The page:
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Were Jamiroquai never big in the US?

Discussion in 'Miscellaneous [BG]' started by Tupac, Dec 11, 2012.

  1. Tupac

    Tupac

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    They seem to hold quite a slew of records to their name, yet I never even heard of them until I became a bassist. Are they bigger in the UK?
  2. bass12

    bass12 Fueled by chocolate Supporting Member

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    Much bigger in the U.K., like most good music from the 80s onward. :bag:
  3. electracoyote

    electracoyote

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    Well, Jay Kay and Co. didn't get a lot of airplay on mainstream radio here. A few of his early vids were in heavy rotation this side of the pond.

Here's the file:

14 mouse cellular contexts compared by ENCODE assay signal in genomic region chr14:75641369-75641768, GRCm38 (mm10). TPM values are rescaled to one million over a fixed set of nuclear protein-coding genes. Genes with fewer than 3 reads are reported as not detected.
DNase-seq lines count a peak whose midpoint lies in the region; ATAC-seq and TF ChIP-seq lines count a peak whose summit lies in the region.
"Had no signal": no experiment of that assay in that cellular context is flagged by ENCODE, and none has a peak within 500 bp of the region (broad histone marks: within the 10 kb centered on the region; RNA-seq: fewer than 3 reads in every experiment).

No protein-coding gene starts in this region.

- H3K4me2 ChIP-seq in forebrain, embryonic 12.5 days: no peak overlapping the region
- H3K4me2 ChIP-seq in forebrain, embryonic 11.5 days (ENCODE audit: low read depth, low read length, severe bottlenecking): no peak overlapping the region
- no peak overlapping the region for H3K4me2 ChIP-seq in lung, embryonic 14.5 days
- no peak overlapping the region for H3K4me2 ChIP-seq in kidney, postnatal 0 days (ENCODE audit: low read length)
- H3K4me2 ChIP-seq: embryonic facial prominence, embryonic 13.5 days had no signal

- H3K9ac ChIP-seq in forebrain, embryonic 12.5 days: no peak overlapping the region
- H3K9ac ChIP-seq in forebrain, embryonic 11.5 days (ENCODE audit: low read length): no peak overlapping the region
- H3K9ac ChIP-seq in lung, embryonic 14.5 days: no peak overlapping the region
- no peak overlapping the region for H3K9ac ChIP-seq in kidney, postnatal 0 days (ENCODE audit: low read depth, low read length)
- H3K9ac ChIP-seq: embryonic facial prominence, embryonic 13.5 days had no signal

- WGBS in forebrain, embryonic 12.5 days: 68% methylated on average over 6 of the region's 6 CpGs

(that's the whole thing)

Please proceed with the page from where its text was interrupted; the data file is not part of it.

Jamiroquai were big with me and my crowd, that's for damn sure. I own every disc he ever put out.
  4. lowfreq33

    lowfreq33

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    Disclosures:
    Endorsing Artist: Genz Benz Amplification
    Virtual Insanity was their big hit stateside, mostly due to the video.
  5. Phalex

    Phalex Yeah, I've got the moves like Jagger. Supporting Member

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    I think they won a grammy that year.
  6. Texan

    Texan 667 Neighbor of the Beast. Supporting Member

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    They are a great band, even people that say they don't care for them still tap their toes when they listen...
  7. DeadHeadSF